Follow along through Peyton Manning's night at the Colorado Sports Hall of Fame's induction banquet, from photos with fans to catching up with his Broncos family. (Photos by Ben Swanson unless noted)
DENVER —** Peyton Manning and Case Keenum may soon be getting together on the golf course.
Manning said Wednesday at his Colorado Sports Hall of Fame induction that the two had been communicating. He suggested the two may meet up on the course so that Keenum could ask some questions about playing in Denver.
"He said he wanted to pick my brain on a couple things," Manning said. "I just told him I'm here as a resource. I pull for quarterbacks. I really do. It's a unique fraternity and I'm excited for the opportunity for him.
"He's got a chance to play with some great players and what he did last year in Minnesota was really special. I know Broncos fans kind of hope to see some of that same magic here this year."
Manning has previously spent time with Keenum at the Manning Passing Academy, which Keenum participated in while playing at the University of Houston.
"I like Case Keenum," Manning said. "I'm a big Case Keenum fan. Case came to our football camp years ago as a college player. He's one of our alumni and my dad's kept in touch with him since. I've seen him through the years.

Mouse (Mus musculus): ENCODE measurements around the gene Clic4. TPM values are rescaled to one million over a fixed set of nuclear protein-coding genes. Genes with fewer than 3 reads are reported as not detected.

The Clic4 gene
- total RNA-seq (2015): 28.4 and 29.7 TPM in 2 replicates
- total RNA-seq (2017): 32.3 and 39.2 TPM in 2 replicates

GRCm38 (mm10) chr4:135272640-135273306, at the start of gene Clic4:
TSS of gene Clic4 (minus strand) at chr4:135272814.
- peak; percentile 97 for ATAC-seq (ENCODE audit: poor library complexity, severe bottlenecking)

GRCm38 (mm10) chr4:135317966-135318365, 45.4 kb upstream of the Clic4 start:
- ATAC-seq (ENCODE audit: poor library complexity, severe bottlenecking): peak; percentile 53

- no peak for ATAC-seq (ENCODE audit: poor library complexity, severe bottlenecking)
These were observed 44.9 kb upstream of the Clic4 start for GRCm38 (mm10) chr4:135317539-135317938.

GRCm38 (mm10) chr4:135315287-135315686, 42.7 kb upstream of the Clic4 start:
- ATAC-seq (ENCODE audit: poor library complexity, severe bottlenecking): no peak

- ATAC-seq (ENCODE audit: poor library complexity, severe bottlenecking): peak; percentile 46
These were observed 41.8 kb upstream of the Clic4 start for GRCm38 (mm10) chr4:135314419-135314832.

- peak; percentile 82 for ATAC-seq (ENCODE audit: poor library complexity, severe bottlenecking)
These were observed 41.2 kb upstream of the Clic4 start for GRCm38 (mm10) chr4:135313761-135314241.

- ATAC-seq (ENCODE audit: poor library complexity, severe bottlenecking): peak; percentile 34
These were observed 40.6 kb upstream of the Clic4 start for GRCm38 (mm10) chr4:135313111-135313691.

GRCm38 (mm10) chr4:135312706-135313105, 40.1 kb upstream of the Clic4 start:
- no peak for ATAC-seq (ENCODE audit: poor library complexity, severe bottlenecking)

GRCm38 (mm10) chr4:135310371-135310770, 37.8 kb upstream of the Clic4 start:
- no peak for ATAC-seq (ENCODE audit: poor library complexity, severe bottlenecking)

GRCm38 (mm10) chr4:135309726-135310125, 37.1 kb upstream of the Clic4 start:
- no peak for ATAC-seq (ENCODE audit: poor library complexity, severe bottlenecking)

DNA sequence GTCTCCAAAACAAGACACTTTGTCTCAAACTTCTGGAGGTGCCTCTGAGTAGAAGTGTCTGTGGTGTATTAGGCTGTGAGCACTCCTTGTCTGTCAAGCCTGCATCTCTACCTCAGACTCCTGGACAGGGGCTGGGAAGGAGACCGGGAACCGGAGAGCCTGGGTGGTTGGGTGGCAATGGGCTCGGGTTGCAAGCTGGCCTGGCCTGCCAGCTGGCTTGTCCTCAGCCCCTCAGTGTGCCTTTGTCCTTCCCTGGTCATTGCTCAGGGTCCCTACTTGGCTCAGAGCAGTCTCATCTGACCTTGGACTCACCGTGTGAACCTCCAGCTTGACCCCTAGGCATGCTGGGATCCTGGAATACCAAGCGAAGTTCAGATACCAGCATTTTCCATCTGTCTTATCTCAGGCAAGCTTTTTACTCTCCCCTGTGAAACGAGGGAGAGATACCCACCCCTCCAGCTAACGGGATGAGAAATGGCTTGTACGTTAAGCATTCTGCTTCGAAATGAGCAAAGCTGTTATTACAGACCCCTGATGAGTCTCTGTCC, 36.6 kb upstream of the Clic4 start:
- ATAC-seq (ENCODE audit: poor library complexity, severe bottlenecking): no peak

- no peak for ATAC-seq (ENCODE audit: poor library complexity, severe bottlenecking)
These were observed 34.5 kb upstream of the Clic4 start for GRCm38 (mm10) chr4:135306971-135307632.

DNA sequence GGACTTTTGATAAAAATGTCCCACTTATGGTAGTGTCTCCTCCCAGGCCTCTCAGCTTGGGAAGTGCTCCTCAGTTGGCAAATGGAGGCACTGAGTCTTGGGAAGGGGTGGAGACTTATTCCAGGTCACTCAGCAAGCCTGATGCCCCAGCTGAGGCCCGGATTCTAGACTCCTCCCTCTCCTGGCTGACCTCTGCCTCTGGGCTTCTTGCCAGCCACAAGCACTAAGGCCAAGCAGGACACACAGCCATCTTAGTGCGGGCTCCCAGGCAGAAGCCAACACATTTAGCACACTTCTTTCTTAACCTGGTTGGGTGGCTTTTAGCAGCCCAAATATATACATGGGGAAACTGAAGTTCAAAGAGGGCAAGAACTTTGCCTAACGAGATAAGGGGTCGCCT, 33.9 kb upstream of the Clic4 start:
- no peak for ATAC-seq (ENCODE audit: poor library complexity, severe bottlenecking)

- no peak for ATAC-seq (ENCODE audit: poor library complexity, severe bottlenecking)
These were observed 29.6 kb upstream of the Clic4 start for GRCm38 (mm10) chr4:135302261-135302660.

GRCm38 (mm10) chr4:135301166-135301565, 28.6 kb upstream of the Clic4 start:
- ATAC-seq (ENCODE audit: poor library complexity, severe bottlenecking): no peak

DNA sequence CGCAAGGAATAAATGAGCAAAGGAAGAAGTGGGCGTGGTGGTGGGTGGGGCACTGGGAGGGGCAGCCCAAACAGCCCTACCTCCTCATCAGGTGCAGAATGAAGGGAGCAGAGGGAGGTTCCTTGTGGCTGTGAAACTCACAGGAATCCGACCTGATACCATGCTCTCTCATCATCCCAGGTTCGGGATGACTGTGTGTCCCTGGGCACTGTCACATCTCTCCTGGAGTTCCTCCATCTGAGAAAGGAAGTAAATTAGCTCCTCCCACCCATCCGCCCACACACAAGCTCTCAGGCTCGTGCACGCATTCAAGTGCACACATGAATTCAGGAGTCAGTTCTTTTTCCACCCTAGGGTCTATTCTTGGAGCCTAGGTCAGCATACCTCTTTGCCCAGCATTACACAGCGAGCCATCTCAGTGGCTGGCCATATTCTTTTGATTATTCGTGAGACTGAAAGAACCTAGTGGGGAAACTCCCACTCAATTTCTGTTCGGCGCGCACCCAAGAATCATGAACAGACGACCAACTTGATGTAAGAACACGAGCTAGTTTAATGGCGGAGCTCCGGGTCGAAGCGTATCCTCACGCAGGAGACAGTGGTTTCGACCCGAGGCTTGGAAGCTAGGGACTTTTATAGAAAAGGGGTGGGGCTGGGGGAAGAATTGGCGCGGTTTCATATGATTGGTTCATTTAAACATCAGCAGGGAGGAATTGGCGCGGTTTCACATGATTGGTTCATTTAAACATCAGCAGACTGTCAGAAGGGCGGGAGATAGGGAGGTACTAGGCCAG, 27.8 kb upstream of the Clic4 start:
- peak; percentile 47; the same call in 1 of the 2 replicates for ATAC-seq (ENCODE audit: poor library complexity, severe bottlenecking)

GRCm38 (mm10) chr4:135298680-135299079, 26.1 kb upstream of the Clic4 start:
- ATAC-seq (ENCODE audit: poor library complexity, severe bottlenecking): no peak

"…He's a hard worker. He's really been a winner all his life — high school or college. What a great opportunity for him, and I'm certainly pulling for him."
Manning said Wednesday his willingness to reach out to new players to offer his support extends to both Broncos players and the larger quarterback contingent across the league.
"Certainly, quarterbacks are a pretty unique fraternity, and I think quarterbacks need to look out for each other and kind of stick together," Manning said. "That's always been important, and I think certainly, [the mentality is] kind of 'Once a Bronco, always a Bronco.' I don't know what resource I can be, but [I] just try to be there for anything a player might need, especially a quarterback.
"I know what it's like to change teams. There's expectations. There's pressure. And there's a lot of adjusting."